Canadian Imperial Bank of Commerce
will pay $80 million to settle allegations that it and three of its executives helped fallen energy trader
cook its books.
The penalty is the latest in a string of multimillion-dollar
Securities and Exchange Commission
settlements with investment banks who helped arrange the transactions that helped Enron shield its financial condition from investors and Wall Street analysts.
Without admitting or denying guilt, CIBC agreed to pay back $37.5 million in ill-gotten gains and an additional $37.5 million in punitive damages, with the remainder representing prejudgment interest. The bank also was permanently enjoined from further violation of U.S. fraud provisions, language that generally provides for stiffer penalties if the illegal behavior is repeated in the future.
Also settling for a total of about $600,000 were Daniel Ferguson and Mark Wolf, two former CIBC executives on the Enron account. A third executive, Ian Schottlaender, a former managing director in CIBC's corporate leveraged finance group in New York, is contesting the allegations.
Ferguson, executive vice president of CIBC's treasury, balance sheet and risk management group, will pay $563,000 in disgorgement, penalties and interest, while Wolf, formerly a CIBC executive director for credit management in the leveraged finance group, will pay about $115,000.
Over a three-year period ending in October 2001, the SEC alleged, CIBC and Enron put together 34 transactions in which loans were structured as asset sales, a subterfuge that allowed Enron to misrepresent to investors and analysts the extent of its overall liabilities.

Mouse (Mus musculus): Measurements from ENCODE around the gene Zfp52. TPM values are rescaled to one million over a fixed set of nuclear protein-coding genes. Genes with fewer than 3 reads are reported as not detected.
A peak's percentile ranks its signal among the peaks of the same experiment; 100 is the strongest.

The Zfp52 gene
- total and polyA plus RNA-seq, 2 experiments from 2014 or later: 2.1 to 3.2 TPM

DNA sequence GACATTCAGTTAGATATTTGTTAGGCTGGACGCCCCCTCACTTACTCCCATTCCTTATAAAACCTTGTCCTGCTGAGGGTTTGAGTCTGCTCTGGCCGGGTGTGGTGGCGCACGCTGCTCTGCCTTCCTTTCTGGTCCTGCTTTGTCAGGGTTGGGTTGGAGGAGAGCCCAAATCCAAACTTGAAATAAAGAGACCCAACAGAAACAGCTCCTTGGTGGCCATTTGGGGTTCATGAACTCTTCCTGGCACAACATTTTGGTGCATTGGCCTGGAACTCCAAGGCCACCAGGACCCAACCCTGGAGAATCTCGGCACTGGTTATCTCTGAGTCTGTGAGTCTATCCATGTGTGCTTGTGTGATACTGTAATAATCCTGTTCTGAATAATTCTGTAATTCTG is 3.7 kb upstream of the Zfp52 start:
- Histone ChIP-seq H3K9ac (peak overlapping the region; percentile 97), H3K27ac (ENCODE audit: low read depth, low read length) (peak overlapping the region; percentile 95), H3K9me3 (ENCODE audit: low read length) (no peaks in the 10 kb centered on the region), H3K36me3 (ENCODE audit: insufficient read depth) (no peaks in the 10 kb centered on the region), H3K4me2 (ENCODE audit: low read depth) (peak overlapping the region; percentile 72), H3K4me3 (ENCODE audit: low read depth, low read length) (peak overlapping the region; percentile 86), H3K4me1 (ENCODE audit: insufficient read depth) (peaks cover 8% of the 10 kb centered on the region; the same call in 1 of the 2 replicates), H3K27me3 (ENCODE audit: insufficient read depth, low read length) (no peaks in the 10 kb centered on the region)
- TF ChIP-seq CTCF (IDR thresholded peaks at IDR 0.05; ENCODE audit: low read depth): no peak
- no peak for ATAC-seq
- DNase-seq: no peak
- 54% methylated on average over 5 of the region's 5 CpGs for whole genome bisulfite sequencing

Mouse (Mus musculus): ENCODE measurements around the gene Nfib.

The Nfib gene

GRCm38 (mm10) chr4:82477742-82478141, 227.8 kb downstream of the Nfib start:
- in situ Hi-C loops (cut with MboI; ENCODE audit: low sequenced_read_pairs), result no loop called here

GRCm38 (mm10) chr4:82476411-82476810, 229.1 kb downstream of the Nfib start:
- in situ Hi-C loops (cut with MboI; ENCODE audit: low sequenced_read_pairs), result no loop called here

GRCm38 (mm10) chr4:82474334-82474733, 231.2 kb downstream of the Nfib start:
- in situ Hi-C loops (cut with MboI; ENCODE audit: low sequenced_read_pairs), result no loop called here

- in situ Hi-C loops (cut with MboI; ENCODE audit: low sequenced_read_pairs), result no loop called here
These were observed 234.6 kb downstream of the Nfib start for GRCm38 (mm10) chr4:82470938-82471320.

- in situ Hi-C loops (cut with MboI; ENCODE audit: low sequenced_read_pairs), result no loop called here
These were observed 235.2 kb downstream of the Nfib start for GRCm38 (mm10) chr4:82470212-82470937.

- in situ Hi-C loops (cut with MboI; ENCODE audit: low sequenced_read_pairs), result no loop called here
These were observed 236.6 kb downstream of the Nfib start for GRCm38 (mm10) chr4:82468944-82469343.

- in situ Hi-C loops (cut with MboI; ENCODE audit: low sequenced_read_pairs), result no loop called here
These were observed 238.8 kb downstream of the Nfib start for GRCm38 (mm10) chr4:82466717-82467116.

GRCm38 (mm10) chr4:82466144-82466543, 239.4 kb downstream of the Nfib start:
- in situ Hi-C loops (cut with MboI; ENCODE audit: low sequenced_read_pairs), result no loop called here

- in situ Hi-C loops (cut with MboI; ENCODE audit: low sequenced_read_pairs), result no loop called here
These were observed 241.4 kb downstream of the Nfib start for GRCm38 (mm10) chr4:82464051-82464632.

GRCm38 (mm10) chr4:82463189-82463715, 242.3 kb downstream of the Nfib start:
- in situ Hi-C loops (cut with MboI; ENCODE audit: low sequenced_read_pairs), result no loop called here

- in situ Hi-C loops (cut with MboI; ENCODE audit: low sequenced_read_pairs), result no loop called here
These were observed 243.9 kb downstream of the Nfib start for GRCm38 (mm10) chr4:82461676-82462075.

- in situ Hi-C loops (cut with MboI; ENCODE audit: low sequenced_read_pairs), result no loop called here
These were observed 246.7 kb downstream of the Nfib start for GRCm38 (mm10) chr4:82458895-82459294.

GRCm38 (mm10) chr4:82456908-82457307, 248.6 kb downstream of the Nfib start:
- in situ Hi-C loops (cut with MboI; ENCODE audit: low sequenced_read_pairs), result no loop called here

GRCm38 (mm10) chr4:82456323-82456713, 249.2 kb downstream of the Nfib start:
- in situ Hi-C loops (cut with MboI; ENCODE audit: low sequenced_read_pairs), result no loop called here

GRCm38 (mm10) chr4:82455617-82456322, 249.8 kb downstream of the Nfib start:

Enron used the deals to increase earnings by more than $1 billion, to increase operating cash flows by almost $2 billion, and to avoid disclosure of more than $2.6 billion in debt, the SEC said.
"Enron's alternative, borrowing money using the asset as collateral, would have given Enron access to cash to meet its operating expenses, but carried with it financial reporting consequences -- increased debt, no positive effect on cash flow and no positive effect on earnings -- that would have had a detrimental impact on Enron's credit rating and stock price," the agency said.
The transactions, which were generally carried out through Enron's Byzantine network of off-balance-sheet financing vehicles, are similar to those that resulted in big fines announced earlier this year against
and a handful of others.
Besides taking the other side in the transactions, CIBC was said to have provided some of the minority equity financing that allowed Enron to get the vehicles off its balance sheet.
Enron declared bankruptcy in December 2001. The settlements announced Monday will go into a restitution fund to help compensate its investors.